- Shark and Ray Alley. Tour operators will toss food into the water in order to attract nurse sharks and southern sting rays. You can swim with them, and even touch them if you're quick. Nurse sharks can bite, contrary to myth, but they are also territorial so these sharks are very used to humans.
- The Blue Hole. This is circular in shape, over 300 m (984 ft) across and 124 m (407 ft) deep, with many fish, sharks, and corals. The Blue Hole is possibly the most famous dive site in Belize, even though it's nearly straight down. It's at least an hour boat ride away from Caye Caulker. The dive depth is normally described as 40 m (130 ft), but you may go a bit deeper than that. The dive shops typically combine the blue hole dive with two shallower dives afterward, so you'll only be able to stay down at that depth for 5-10 minutes. Once you're down there, you'll take a look at the formations and probably see a few reef sharks. There's not much to it other than that, so many divers regard the trip as being overrated. It's just one of those things you'll want to check off your list as a diver. That said, most divers enjoy the two subsequent dives on the trip. Some of the less scrupulous dive shops will allow you to go on this dive if you don't have your advanced open water certification from PADI. This can be dangerous and you should consider the risks involved.
Caye Caulker is a small, very laid-back Caribbean island. In fact, its motto is "Go Slow" and that is exactly what you should do. It is an ideal place to spend a few days while taking a break from travelling around the rest of Central America. The Belizean dollar (BZ$) is officially pegged to the US dollar (US$) at a rate of BZ$2 to US$1.
Chill out at The Lazy Lizard at "The Split," a little bar on its own near what can only be described as the island's only beach, however, do not expect Rio or Hawaii - there is no sand here. The "beach" is a sunken area of a picnic area surrounded by concrete seawalls. On the walls you'll see the young and hip lazing about, catching a tan. When it gets too hot, you can jump into the water and climb back again, or make the short walk to the Lazy Lizard to refresh your drink or enjoy an iced coffee drink at Aria Kat Art - Gallery, Boutique & Coffee Bar.
Snorkelling and diving
Much of the activity on the island centers around snorkelling and diving (about a dozen operators offering trips) and scuba diving. The prices at all the shops are basically the same. The local diving is at Hol Chan Marine Reserve, a 30-minute boat ride away. A little further out is Spanish Bay, Caye Chapel, and some other sites. Long distance trips to Turneffe Atoll and the famous Blue Hole are regularly available.
Short "half-day" snorkeling tours are offered by numerous local businesses for approximately BZ$70 per person (April 2015). They usually leave at 10:30AM (back at 1PM) and 2:30PM. Stops include the local reef, the Coral Garden, and Shark and Ray Alley.
Longer "full-day" snorkelling tours are offered by numerous local businesses, for approximately BZ$140 (April 2015). They usually leave around 10AM and return around 4:30PM. Stops include the Coral Garden, Shark and Ray Alley, and Hol Chan Marine Reserve. Be sure to check whether your tour guide will include lunch, since some only include snacks. Some of them include lunch, snacks, and a rum punch "happy hour" on the way back. With all operators, check to make sure they have equipment that is in good shape.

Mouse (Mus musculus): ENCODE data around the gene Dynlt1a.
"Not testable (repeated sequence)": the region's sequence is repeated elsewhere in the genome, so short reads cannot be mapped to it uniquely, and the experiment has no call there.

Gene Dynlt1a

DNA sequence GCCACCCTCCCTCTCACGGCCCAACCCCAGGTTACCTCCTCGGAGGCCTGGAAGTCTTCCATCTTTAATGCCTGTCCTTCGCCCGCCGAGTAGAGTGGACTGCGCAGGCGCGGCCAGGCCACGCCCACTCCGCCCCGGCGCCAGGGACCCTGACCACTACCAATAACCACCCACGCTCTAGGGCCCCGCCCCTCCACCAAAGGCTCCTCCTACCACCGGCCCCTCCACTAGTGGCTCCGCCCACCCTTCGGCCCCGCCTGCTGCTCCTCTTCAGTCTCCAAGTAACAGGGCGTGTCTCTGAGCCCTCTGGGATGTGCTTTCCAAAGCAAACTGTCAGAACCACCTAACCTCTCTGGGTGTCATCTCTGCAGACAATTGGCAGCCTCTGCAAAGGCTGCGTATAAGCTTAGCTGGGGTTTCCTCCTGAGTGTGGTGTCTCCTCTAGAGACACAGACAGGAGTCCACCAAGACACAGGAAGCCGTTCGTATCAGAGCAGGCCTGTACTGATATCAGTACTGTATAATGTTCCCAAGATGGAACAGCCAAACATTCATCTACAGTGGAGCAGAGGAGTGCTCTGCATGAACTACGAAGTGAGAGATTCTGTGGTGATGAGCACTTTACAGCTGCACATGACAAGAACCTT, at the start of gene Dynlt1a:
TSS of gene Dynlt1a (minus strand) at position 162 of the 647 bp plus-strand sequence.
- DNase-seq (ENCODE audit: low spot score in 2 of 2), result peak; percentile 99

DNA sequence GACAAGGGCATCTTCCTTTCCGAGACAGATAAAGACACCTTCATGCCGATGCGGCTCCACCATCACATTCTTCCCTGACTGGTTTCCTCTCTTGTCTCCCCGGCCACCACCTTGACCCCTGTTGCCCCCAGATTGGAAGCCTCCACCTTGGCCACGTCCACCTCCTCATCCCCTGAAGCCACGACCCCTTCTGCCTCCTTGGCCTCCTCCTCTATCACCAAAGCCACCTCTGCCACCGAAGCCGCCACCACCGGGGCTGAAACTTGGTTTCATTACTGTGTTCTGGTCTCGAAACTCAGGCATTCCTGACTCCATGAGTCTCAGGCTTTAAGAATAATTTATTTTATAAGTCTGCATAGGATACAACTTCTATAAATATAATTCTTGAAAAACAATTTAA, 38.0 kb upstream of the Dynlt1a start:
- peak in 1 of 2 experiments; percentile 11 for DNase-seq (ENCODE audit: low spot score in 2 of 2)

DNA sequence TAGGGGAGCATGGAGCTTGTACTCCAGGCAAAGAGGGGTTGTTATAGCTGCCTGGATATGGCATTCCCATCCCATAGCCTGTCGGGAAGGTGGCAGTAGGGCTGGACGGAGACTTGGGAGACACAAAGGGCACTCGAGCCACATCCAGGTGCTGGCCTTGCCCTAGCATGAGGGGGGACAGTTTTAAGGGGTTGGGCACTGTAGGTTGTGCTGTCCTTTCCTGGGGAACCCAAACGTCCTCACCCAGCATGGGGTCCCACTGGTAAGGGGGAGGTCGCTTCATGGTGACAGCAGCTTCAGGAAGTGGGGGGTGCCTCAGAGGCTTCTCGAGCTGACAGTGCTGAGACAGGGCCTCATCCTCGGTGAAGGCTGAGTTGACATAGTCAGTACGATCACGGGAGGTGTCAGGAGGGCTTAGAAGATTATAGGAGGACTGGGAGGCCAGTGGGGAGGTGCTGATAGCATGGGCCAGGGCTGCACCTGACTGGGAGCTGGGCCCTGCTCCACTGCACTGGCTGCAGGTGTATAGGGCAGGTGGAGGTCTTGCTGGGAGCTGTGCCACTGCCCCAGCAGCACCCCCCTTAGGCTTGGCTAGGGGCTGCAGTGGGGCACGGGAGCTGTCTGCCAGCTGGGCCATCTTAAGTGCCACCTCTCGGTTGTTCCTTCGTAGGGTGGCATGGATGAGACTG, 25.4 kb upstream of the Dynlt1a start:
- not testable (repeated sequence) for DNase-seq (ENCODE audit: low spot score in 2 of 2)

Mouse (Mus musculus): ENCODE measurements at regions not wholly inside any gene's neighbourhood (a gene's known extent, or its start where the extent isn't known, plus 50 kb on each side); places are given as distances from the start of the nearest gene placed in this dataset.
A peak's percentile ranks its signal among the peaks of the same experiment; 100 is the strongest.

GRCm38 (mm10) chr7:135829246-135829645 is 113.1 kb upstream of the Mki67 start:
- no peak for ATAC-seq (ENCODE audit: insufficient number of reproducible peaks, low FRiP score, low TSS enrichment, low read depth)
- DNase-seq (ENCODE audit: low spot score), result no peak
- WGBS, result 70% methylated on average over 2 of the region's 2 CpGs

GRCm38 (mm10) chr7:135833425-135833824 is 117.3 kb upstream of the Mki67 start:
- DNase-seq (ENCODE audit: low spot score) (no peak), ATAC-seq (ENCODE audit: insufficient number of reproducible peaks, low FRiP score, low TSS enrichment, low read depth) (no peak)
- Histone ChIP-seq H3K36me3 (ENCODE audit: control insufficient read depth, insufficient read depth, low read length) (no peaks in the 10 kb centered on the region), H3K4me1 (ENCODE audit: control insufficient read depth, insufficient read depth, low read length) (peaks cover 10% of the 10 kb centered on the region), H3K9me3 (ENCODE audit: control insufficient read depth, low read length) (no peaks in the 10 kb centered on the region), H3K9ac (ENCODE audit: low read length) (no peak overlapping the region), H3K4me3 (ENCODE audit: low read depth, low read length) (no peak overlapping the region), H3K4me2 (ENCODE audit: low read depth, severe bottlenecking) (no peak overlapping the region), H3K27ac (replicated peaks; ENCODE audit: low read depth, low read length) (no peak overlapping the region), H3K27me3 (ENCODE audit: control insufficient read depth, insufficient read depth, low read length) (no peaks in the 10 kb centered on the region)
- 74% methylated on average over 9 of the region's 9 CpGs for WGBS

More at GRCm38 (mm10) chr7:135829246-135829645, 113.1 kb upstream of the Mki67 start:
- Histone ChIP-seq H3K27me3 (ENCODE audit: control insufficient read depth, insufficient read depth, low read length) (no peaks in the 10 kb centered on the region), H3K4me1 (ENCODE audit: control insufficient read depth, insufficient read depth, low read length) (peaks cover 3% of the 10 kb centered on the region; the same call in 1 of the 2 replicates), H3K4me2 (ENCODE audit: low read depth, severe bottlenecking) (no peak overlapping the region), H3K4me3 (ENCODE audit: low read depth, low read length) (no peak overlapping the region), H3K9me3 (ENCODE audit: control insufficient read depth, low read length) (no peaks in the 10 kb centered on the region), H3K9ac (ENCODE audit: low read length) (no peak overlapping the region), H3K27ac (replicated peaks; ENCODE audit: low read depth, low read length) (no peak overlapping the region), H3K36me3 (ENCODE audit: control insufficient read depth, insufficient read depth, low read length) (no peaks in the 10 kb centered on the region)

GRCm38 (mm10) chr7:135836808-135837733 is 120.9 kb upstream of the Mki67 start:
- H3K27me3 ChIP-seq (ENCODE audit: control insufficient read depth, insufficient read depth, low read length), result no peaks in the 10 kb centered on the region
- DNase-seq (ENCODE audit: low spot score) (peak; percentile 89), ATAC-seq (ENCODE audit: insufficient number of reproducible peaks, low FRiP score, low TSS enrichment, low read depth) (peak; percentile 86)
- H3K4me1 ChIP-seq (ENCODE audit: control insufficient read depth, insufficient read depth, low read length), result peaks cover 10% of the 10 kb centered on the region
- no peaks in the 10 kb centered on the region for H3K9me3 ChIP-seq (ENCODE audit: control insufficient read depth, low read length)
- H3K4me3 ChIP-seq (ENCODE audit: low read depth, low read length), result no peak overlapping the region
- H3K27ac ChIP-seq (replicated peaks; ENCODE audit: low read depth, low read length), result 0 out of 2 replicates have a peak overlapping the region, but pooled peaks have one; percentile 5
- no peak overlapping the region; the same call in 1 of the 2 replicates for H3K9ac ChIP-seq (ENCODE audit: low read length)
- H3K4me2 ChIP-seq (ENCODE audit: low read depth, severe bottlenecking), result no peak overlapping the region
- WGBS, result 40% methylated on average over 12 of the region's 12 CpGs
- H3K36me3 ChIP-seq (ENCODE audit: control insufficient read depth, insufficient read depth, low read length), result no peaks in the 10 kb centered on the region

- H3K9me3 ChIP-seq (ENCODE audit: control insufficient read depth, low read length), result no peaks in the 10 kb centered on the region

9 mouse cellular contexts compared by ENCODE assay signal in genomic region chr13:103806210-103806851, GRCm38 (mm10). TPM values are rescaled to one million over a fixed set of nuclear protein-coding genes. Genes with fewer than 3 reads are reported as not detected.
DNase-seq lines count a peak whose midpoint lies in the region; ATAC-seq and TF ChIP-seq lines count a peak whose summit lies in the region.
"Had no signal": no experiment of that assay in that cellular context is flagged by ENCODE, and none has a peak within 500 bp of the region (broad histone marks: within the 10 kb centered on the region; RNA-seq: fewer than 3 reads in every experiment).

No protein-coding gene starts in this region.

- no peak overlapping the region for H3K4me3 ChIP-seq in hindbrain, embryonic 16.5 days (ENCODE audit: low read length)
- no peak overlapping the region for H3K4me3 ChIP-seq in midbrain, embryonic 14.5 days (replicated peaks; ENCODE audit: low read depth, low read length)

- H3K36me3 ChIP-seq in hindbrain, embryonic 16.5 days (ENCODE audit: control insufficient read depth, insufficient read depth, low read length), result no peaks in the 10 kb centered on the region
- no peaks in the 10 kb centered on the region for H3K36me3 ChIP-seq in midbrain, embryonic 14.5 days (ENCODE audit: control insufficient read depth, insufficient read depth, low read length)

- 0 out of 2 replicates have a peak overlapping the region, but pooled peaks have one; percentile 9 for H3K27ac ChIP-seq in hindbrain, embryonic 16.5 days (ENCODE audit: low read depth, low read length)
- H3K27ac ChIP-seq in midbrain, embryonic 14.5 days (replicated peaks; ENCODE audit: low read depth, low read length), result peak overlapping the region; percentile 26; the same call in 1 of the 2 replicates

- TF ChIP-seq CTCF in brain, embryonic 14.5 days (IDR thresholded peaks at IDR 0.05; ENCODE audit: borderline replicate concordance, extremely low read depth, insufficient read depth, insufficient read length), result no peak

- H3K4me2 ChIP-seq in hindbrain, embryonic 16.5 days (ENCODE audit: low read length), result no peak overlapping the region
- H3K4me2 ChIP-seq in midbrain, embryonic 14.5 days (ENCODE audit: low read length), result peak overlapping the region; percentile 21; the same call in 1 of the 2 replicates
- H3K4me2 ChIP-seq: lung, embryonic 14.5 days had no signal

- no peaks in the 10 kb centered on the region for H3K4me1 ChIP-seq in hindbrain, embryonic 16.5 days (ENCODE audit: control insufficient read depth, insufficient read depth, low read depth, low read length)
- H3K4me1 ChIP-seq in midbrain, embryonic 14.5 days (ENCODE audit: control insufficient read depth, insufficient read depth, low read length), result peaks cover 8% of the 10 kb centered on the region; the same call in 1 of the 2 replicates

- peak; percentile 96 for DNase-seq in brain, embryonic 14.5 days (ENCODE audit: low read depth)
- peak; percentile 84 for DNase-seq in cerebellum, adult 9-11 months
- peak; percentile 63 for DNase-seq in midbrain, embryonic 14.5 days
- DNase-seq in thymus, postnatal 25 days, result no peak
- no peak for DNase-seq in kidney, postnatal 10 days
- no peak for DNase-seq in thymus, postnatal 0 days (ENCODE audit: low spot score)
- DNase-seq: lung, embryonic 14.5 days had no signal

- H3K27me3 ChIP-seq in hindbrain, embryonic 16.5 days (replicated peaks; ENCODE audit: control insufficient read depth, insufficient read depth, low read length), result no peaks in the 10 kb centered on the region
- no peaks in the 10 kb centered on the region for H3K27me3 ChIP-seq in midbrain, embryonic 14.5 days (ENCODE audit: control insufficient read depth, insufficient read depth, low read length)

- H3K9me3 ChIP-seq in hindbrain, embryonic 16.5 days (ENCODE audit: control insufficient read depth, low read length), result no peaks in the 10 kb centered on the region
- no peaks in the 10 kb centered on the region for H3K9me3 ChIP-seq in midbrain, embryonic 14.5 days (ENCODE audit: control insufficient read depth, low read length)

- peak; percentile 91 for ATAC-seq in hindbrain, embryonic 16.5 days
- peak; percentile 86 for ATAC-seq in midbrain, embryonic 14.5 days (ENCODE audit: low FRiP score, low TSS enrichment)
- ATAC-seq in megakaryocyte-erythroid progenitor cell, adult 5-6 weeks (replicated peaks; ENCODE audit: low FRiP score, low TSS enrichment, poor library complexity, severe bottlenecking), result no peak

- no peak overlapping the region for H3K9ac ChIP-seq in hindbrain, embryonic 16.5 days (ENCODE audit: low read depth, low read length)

The creation of Swallow Caye Wildlife Sanctuary - a manatee reserve near Belize City is due to the efforts of a Caye Caulker local named Chocolate. He offers guided tours to the Manatee reserve approximately every other day, as do a few other tour operators. Be warned that you don't get to swim with the manatees in the sanctuary and some days may be more difficult to see them. Most manatee tours include one or two snorkeling stops. Manatees can be seen all year long, and in the summer months can be seen near Hol Chan Marine Reserve as well as other local areas. The younger ones are curious and will swim close to you, unlike the more mature manatees, which generally avoid people (for good reason).
- Carlos Tours is next to Cafe Amore, 1 block south of the Sandbox restaurant. An eco-friendly tour and quite respectful of the reef. The locals living on the island will say that his tours are one of the best. The tour includes 4 stops: Hol Chan Marine Reserve, San Pedro on Ambergris Caye for lunch (not provided), Shark-Ray Alley, & Coral Gardens. The price is BZ$90. Carlos will take underwater pictures during the trip and can supply them on a CD after the trip for BZ$30. This is much better than getting BZ$40 underwater disposable camera.
- [dead link] Red Mangrove Eco Adventures, Front Street, Caye Caulker. Eco friendly small group snorkel tours to local sites and Turneffe Atoll.
- Seagull Adventures, about a block from the Front Pier, offers snorkeling tours to more distant locations that most other tour guides will only go to for diving. Examples include Blue Hole (about BZ$230 per person), and Tourneffe Atoll (about BZ$120 per person). Ask the owner a few days in advance to find out what the schedule is. The best time to catch her is in the evening, around 6PM, during the day she's usually gone on the snorkelling trips.